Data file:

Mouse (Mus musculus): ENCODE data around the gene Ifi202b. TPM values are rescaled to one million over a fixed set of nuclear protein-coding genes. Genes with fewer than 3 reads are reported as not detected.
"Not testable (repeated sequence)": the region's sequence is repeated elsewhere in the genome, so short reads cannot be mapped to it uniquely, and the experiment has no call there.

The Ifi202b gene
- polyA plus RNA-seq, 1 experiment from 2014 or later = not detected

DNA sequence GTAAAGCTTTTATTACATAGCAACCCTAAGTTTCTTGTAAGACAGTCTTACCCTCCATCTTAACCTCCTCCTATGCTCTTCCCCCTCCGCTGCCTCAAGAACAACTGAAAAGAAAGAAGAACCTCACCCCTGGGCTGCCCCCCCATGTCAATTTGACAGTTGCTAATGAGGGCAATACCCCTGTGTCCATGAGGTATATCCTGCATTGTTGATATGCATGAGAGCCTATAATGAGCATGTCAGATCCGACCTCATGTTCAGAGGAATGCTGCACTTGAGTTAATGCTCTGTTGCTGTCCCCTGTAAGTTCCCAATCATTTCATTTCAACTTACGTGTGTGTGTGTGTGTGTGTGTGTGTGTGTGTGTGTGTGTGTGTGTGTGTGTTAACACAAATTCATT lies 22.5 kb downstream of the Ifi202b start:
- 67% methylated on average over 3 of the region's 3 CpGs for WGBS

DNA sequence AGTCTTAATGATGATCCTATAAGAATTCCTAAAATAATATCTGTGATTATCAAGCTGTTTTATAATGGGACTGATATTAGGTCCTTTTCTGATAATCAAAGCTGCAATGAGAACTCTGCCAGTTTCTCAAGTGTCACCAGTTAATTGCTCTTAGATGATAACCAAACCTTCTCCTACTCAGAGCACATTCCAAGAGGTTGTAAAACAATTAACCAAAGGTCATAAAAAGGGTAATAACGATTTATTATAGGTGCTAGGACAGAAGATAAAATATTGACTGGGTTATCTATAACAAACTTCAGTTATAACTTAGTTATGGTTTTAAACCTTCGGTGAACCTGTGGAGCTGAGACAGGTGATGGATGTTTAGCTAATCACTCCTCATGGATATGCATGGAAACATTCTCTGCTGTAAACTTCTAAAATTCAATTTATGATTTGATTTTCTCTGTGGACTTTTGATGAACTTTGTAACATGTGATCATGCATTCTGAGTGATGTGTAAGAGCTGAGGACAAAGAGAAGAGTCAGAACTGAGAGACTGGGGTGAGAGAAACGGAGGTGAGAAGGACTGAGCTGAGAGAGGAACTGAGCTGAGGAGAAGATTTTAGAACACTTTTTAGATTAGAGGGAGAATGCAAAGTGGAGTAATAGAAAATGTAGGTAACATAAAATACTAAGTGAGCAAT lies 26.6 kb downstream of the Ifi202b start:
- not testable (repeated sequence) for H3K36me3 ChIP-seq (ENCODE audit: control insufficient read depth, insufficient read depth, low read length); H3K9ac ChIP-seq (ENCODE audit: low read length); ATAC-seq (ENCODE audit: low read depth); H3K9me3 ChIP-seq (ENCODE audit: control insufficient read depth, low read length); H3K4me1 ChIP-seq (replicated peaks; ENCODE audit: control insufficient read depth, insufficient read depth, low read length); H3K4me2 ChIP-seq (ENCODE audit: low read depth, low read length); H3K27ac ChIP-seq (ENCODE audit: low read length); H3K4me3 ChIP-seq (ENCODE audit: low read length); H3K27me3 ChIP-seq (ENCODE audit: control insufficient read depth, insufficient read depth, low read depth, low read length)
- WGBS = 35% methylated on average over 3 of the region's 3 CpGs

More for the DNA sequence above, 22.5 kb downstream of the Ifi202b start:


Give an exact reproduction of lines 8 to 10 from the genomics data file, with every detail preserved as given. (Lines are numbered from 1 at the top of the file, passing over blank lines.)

- not testable (repeated sequence) for H3K36me3 ChIP-seq (ENCODE audit: control insufficient read depth, insufficient read depth, low read length); H3K9ac ChIP-seq (ENCODE audit: low read length); ATAC-seq (ENCODE audit: low read depth); H3K9me3 ChIP-seq (ENCODE audit: control insufficient read depth, low read length); H3K4me1 ChIP-seq (replicated peaks; ENCODE audit: control insufficient read depth, insufficient read depth, low read length); H3K4me2 ChIP-seq (ENCODE audit: low read depth, low read length); H3K27ac ChIP-seq (ENCODE audit: low read length); H3K4me3 ChIP-seq (ENCODE audit: low read length); H3K27me3 ChIP-seq (ENCODE audit: control insufficient read depth, insufficient read depth, low read depth, low read length)
- WGBS = 35% methylated on average over 3 of the region's 3 CpGs

More for the DNA sequence above, 22.5 kb downstream of the Ifi202b start: